The city of Indianapolis is poised to give $4 million to the Indiana Repertory Theatre to fund major repairs to its historic downtown building as part of a new lease agreement between the two.
Built in 1927, the city-owned landmark at 140 W. Washington St. has housed the Indiana Roof Ballroom since its opening and has served as IRT’s home for 35 years.
The city plans to tap its downtown tax-increment financing fund to provide the $4 million. But the gift is contingent upon the IRT signing a new, 10-year lease that the two sides are close to agreeing upon.
The not-for-profit’s lease with the city expired nearly two years ago, and it’s since been operating on a month-to-month basis.
In the past, the city’s Department of Metropolitan Development has funded building repairs by earmarking $200,000 annually from its budget, including $50,000 for insurance costs.
Under the new, 10-year agreement, the city would no longer be responsible for building maintenance. Instead, IRT would contribute $150,000 annually in lieu of rent to a fund to cover future repair costs.
The $4 million is no “silver bullet,” said Jason Dudich, Mayor Greg Ballard’s chief of staff, but “it’s a starting point.”
The checklist for the $4 million includes installing a new roof, restoring the facade, tuck-pointing the entire building, repairing damaged plaster in the stairwells, repainting walls and ceilings, replacing the building’s entire control system and replacing or rebuilding air-handling units.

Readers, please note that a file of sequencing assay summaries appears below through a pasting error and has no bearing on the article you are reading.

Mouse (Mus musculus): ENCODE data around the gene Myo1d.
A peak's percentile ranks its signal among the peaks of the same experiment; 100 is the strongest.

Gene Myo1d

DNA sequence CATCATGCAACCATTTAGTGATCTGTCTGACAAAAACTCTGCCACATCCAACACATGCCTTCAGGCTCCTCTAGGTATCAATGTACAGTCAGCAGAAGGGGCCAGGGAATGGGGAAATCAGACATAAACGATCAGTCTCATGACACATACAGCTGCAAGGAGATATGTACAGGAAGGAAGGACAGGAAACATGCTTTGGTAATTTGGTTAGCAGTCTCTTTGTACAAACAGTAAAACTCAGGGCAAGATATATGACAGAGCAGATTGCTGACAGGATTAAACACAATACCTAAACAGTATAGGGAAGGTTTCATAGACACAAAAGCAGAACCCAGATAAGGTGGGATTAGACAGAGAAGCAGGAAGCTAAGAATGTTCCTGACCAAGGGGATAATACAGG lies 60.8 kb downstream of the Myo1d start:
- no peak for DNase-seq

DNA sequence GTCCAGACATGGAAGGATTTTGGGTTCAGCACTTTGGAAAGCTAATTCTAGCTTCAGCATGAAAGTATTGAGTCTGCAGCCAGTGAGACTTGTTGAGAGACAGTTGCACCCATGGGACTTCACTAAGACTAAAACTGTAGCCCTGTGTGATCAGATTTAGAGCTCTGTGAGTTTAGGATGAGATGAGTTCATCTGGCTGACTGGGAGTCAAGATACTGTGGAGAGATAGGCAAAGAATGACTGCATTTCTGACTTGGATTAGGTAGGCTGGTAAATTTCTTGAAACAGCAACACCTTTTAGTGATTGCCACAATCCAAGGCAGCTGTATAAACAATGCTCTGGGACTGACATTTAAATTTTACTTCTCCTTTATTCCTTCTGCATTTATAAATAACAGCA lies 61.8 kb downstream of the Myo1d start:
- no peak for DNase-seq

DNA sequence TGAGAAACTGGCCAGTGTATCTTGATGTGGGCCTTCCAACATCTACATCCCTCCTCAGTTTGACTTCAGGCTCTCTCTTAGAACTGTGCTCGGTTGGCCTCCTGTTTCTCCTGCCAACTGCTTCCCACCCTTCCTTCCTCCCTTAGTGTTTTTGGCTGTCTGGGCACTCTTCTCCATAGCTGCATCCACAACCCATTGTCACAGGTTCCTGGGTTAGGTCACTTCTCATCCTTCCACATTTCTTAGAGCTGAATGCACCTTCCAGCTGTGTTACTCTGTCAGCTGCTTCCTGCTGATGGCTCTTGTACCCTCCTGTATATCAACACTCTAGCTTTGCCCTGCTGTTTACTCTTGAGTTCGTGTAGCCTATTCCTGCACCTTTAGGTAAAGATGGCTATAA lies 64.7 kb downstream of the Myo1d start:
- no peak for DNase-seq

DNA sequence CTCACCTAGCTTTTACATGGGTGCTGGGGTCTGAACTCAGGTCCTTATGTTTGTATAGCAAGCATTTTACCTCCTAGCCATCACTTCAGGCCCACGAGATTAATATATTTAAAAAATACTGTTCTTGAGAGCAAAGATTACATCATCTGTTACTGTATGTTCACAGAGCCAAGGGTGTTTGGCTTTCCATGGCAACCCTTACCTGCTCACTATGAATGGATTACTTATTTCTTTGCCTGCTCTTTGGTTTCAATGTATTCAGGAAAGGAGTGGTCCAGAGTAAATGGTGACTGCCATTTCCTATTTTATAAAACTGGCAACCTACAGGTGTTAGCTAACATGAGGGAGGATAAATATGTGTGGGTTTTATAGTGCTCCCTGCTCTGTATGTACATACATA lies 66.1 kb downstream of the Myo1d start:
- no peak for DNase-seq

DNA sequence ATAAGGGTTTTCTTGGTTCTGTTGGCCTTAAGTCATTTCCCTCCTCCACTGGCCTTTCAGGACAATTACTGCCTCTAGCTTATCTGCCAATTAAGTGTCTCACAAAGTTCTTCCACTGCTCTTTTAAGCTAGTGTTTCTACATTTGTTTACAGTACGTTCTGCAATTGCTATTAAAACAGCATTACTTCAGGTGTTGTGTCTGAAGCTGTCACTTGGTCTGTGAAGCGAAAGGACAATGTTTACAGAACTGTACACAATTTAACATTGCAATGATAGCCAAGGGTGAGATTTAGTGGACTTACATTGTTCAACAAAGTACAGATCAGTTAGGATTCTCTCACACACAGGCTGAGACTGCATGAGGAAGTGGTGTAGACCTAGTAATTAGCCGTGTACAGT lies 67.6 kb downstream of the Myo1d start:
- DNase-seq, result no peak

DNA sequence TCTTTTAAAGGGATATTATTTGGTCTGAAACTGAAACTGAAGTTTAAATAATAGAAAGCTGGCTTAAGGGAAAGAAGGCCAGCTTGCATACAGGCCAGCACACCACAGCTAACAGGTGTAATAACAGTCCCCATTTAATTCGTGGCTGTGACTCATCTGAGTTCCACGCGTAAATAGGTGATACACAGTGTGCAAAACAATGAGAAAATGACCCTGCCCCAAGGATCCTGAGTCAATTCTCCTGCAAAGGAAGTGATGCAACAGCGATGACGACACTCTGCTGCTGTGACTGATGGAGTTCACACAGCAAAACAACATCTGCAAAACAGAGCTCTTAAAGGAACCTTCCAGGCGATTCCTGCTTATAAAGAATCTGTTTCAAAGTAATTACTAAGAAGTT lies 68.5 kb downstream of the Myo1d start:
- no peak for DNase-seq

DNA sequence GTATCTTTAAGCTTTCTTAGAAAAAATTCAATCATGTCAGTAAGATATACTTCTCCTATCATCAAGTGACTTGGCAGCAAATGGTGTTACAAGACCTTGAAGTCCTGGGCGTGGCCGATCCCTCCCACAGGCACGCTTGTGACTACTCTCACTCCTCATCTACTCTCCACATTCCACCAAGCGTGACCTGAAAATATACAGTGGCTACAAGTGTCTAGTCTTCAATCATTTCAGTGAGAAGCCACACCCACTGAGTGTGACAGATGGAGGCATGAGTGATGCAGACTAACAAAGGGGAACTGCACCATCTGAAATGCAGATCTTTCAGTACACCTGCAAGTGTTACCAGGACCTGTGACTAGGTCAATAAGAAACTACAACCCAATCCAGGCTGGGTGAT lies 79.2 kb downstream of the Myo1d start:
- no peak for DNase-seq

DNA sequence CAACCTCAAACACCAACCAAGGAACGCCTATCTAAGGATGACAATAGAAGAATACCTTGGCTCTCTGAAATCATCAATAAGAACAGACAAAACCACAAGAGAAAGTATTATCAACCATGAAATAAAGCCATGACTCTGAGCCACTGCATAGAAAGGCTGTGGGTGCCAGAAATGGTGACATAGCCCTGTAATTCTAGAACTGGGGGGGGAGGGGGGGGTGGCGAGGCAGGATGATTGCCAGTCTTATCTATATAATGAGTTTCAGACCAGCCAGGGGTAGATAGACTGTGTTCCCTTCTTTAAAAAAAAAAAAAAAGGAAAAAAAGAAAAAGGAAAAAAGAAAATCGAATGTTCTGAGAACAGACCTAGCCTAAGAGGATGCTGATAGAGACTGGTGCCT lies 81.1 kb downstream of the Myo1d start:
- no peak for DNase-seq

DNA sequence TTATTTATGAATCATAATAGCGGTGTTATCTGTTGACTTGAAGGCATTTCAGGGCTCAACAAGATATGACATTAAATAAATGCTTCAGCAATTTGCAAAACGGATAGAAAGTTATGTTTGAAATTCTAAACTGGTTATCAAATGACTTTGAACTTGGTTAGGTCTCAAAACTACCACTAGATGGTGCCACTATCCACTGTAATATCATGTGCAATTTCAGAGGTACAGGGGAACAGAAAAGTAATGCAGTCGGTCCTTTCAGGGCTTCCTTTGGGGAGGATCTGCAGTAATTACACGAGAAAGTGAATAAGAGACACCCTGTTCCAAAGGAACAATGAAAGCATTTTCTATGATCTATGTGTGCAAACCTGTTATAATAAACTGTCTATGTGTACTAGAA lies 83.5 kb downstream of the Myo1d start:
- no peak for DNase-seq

“It’s just a really old building that needs some help,” said Peggy Frazier, the Department of Metropolitan Development’s deputy director of operations.
This isn’t the first time the city has tapped TIF money to pay for repairs at one of its historic buildings. Last year, it used $3.7 million to shore up Union Station.
The city also is considering entering into a property management agreement for the theater building with an entity of Jack Bayt’s Crystal Catering. Ballroom Holdings LLC already manages the ballroom and has proposed handling the entire building.
Ballroom Holdings submitted the lone proposal earlier this year when the city attempted to find a partner to manage and redevelop the building.
Suzanne Sweeney, IRT’s managing director, welcomes the city’s assistance.
It’s an old, old building,” she said. “There’s just a lot of wear and tear on it, but we love it. We don’t want to be anywhere else.”
The city became the building’s sole owner in May 2014. An inactive organization called the Downtown Merchants Association had owned the building with the city.
The six-story structure was added to the U.S. National Register of Historic Places in 1979.
Meanwhile, the IRT is receiving more financial assistance. Lilly Endowment Inc. last month awarded IRT $7.5 million, the largest grant in the IRT's 44-year-history.
Sweeney said $5.5 million will be used to bolster the organization’s existing endowment, and $1 million each will go toward a “major” gifts campaign and theatrical capital needs.